Abdominal CT reliably detects internal herniation in patients with abdominal pain after Roux-en-Y gastric bypass surgery and can help providers select appropriate patients for exploratory surgery, according to a systematic review and meta-analysis.
“This study shows that a CT scan of the abdomen is a reliable diagnostic tool, especially if signs such as venous congestion or mesenteric edema are noted,” Carlyle M. Dunshee, MD, FACS, FASMBS, DABOM, an assistant professor of surgery and the chief of the Division of Metabolic, Bariatric, and Minimally Invasive Surgery at the University of Kansas Medical Center in Kansas City, Kansas, told Medscape Medical News in an email.
“Internal hernia following Roux-en-Y gastric bypass (RYGB) is an important complication affecting up to 5% of patients following surgery,” added Dunshee, who was not involved in the study. “Diagnosis requires a high index of suspicion. Missing the diagnosis can result in significant morbidity or even mortality. Exploratory laparoscopy or laparotomy may be required to make the diagnosis.”
Exploratory surgery is the gold standard in diagnosing internal herniation, the authors write in an article published in Annals of Surgery. Although CT scans are often used to help diagnose internal herniation, their diagnostic accuracy has been unclear.
Lead author May Al Nawas, MD, and colleagues in the Departments of Surgery and Radiology of St. Antonius Hospital in Nieuwegein, the Netherlands, analyzed the accuracy of abdominal CT in diagnosing internal herniation following RYGB surgery.
They searched medical databases for relevant articles in English that described the accuracy of abdominal CT in diagnosing internal herniation in adult patients who had previously undergone RYGB surgery for morbid obesity. They excluded reviews, case reports, and case series and included only studies that compared the diagnostic accuracy of CT with the outcome of exploratory surgery or the combination of CT and a negative follow-up assessment 90 days after CT.
Twenty studies met their inclusion criteria. The studies were published between 2007 and 2020 and included a total of 1637 patients. One study was prospective, and most were retrospective. The researchers extracted, recalculated, and pooled data to present the overall accuracy of CT in diagnosing internal herniation and the diagnostic accuracy of specific radiologic signs.
From the 17 studies that provided data on overall diagnostic accuracy, the authors calculated pooled sensitivity (82.0%), specificity (84.8%), positive predictive value (82.7%), and negative predictive value (85.8%).
From the 11 studies that reported specific CT signs and their diagnostic accuracy, the signs with the highest sensitivities were venous congestion (78.7%), swirl (77.8%), and mesenteric edema (67.2%).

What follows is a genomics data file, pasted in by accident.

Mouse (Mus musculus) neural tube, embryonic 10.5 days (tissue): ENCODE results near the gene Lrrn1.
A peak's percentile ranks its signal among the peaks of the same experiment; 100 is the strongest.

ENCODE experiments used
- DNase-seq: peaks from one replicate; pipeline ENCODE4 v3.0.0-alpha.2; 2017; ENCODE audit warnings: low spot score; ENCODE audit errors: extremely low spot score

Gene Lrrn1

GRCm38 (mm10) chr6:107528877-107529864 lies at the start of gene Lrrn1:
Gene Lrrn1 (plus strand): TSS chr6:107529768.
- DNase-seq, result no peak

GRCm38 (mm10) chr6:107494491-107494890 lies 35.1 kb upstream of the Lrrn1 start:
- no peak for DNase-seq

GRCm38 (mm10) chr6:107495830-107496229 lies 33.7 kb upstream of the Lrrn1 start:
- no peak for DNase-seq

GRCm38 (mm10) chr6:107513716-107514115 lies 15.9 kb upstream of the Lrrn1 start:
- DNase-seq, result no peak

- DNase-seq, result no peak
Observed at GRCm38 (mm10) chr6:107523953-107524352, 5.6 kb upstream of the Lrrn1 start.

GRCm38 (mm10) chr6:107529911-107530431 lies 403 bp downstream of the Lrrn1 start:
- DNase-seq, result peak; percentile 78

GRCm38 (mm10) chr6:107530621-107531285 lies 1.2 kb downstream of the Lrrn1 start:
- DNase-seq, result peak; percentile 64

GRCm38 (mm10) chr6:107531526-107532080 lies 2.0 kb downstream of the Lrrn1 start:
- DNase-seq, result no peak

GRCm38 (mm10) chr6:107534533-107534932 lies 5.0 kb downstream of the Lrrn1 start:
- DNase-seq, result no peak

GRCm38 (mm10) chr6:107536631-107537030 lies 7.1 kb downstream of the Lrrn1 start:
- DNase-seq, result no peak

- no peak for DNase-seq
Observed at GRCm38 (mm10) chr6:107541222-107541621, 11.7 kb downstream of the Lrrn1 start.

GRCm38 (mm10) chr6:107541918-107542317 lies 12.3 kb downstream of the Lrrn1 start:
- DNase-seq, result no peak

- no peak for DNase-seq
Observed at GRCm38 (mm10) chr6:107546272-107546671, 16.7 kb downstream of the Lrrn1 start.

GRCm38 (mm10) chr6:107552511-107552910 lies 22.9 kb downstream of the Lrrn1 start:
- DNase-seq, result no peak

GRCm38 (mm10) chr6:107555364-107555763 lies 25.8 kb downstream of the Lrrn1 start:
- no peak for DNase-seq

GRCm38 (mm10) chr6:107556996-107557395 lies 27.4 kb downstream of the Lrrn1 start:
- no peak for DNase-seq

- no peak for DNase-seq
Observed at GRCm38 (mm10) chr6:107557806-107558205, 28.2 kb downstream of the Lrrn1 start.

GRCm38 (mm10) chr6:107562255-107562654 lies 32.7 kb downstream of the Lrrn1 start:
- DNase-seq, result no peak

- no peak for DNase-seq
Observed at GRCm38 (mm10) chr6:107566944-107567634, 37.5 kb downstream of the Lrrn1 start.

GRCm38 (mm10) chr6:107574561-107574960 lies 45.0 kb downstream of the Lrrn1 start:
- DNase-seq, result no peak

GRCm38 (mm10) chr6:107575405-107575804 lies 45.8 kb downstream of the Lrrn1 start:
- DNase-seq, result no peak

Bestoun H. Ahmed, MD, FACS, FRCS, an associate professor of surgery in the Division of Minimally Invasive Bariatric and General Surgery at the University of Pittsburgh Medical Center in Pennsylvania, welcomed the findings.
“The study strongly supports other studies’ conclusions of obtaining CT in patients with abdominal pain following RYGB,” Ahmed, who also was not involved in the study, said in an email. “This study is unique in including a very large number of patients, which enabled important subgroup analyses.”
If not treated quickly, internal herniation following RYGB can lead to bowel gangrene, perforation, sepsis, and death, he cautioned.
“Metabolic surgeons should consider clinical and radiologic interpretations in their management plans for optimum diagnostic accuracy and for decreasing the likelihood of negative exploration or missing a real intra-abdominal pathology,” he advised. “However, the total ionizing radiation dose needs to be considered.”
Ahmed said that with only one prospective study, selection bias could be a problem.
“These findings are important, but the need remains for large-scale, prospective studies and more stringent follow-up for patients observed in the absence of alarming CT findings,” he added.
Dunshee also welcomed the study and was not surprised by its results.
“This study helps confirm the utility of the CT modality,” he said. “I have found the CT scan a useful adjunct in my practice, especially with positive findings. A negative CT scan does not eliminate the diagnosis, and, if my index of suspicion is high, exploration is still warranted.
“Hopefully this study helps primary care and other acute care physicians understand the significance and importance of internal hernia following gastric bypass,” he added.
The authors recommend further research to help physicians select appropriate patients for post-RYGB exploratory surgery.
Funding information was not provided. The authors, Dunshee, and Ahmed report no relevant financial relationships.
Ann Surg. 2022 May 1;275:856-863. Abstract